At this point, the provider’s web ordering system should offer you a data plan (you might need to click around for an optional services or features link), and you should write down the name of the service, call customer service, and ask them to add it to your plan.

Once you’ve selected a data plan, log into your provider’s web site every day or so and keep an eye on your data usage as you go—if you accidentally configure your email client to check mail every 30 seconds, you could be in for a surprise. The data total that shows up on the web site will probably be behind by 24 hours, perhaps more if you’ve used your data plan while roaming.

If you’re on a metered plan and see yourself getting dangerously close to the limit, change plans right away. Although most providers will prorate the new plan after you change it, make sure you understand what exceptions are in place between the date you change the plan and the date your billing cycle resets. For example, suppose your billing cycle ends on the 28th of each month, and you are just shy of the 20MB limit on a metered plan when you switch to an unlimited plan on the 23rd of the month. You might think that you can use as much data as you want between the 23rd and 28th, but be sure to ask—when it comes to cellular billing, nothing is as simple as it appears.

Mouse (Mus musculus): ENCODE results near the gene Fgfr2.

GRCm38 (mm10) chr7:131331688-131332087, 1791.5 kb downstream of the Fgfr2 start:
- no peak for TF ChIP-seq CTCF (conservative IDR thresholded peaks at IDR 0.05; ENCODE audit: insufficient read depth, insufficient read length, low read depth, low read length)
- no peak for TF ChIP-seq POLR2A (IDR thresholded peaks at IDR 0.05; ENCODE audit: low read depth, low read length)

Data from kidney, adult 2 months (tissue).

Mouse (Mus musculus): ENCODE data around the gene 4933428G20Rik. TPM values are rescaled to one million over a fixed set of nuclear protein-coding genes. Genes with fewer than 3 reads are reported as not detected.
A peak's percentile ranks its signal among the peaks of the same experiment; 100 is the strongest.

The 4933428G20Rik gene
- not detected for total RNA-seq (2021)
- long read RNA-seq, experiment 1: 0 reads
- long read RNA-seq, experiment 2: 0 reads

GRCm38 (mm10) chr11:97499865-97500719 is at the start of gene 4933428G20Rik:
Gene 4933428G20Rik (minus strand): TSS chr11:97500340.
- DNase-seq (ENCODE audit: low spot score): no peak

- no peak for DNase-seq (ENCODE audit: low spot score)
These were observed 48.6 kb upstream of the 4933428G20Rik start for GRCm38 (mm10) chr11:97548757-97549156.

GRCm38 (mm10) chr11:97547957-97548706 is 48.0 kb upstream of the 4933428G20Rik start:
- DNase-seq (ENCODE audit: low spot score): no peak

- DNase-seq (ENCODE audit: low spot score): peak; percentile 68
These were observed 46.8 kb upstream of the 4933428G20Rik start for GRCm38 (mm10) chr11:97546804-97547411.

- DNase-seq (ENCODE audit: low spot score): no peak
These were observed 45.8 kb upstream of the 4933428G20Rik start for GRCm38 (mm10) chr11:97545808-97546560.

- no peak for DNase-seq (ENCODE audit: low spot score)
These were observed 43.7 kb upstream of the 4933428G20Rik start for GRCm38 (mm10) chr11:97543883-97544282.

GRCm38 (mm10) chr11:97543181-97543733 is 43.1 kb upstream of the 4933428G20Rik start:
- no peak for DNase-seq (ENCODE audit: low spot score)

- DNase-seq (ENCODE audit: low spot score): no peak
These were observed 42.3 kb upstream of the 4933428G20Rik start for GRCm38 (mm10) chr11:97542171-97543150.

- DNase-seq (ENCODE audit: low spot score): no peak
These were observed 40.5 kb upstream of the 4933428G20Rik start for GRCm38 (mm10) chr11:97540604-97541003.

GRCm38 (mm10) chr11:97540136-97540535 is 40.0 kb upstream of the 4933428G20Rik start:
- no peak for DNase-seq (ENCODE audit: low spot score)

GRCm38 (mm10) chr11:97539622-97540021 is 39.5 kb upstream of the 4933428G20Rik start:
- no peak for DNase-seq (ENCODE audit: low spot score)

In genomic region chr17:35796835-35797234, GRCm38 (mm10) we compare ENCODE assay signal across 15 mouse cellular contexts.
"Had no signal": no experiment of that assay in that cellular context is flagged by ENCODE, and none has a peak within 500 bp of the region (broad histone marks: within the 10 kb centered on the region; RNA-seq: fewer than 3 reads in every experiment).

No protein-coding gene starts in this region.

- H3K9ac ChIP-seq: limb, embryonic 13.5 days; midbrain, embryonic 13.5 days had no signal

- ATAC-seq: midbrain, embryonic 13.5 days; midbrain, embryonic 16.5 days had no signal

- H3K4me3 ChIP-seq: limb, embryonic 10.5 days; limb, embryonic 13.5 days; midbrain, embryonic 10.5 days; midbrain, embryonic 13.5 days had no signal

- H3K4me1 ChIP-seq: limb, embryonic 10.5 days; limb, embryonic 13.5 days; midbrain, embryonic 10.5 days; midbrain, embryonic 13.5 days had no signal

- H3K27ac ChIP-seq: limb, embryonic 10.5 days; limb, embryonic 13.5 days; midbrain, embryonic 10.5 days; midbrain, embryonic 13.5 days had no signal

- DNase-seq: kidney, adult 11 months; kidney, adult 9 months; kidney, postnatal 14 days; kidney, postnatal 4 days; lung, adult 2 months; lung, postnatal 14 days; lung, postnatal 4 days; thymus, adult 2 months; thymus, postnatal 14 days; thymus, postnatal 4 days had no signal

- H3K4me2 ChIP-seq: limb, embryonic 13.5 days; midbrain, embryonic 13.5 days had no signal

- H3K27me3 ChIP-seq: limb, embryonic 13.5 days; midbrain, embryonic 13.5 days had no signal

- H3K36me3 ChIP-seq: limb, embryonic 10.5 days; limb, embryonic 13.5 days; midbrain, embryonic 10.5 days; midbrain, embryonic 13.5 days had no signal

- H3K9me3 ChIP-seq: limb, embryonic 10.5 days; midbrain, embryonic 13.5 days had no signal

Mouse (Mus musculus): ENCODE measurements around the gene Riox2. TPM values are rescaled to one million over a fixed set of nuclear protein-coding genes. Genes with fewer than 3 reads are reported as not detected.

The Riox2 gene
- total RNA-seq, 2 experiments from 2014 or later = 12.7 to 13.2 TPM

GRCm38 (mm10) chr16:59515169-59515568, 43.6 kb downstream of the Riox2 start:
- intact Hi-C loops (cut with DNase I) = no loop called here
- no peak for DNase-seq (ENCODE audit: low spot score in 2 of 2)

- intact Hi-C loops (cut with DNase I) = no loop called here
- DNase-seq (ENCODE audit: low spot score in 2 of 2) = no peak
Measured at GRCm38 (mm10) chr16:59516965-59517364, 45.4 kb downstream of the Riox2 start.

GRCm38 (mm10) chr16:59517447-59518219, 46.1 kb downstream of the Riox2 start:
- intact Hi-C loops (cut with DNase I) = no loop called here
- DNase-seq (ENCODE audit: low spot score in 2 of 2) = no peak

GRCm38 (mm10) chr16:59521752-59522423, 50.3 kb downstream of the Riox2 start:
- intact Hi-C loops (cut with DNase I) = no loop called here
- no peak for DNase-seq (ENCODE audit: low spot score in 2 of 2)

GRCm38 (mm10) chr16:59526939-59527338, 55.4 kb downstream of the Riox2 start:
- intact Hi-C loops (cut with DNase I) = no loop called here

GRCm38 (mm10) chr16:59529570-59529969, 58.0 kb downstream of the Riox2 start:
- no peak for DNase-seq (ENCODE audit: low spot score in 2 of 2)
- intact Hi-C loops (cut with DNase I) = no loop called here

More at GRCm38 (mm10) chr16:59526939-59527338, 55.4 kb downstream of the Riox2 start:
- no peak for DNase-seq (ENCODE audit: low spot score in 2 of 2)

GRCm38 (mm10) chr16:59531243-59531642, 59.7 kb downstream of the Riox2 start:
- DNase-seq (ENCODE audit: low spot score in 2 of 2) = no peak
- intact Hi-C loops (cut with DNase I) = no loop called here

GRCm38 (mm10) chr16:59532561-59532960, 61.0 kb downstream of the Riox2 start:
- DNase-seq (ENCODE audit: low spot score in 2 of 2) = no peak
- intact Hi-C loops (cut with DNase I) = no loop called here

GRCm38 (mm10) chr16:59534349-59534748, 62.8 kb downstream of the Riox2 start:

—Brian Jepson

Discover Your Phone’s Essential Numbers

Get the model number, serial number, and firmware version number of your smartphone. You will need them in future hacks.

In “Choose the Right Phone for the Network” [Hack #1] and “Pick the Right Class of Nokia Phone” [Hack #2] , I discussed how to map Nokia smartphone models to wireless networks and Nokia device series. But what if you already own a Nokia phone? How do you determine its model number? How do you find out other crucial information about your phone that is useful in more advanced hacks? Well, read on.

The Model Number

Nokia smartphones are identified by cryptic model numbers, such as Nokia 6600, 6230, 3650, etc. Do you know which phone you own? Well, it’s actually easy to find out your model number, even if you lost the original packaging box and order receipt. First, power off your phone, and then open the back cover of the device and remove the battery. You can read the Nokia model number off the white label (see Figure 1-5). Make a note of this number, as you will need to refer to it when applying hacks discussed throughout this book.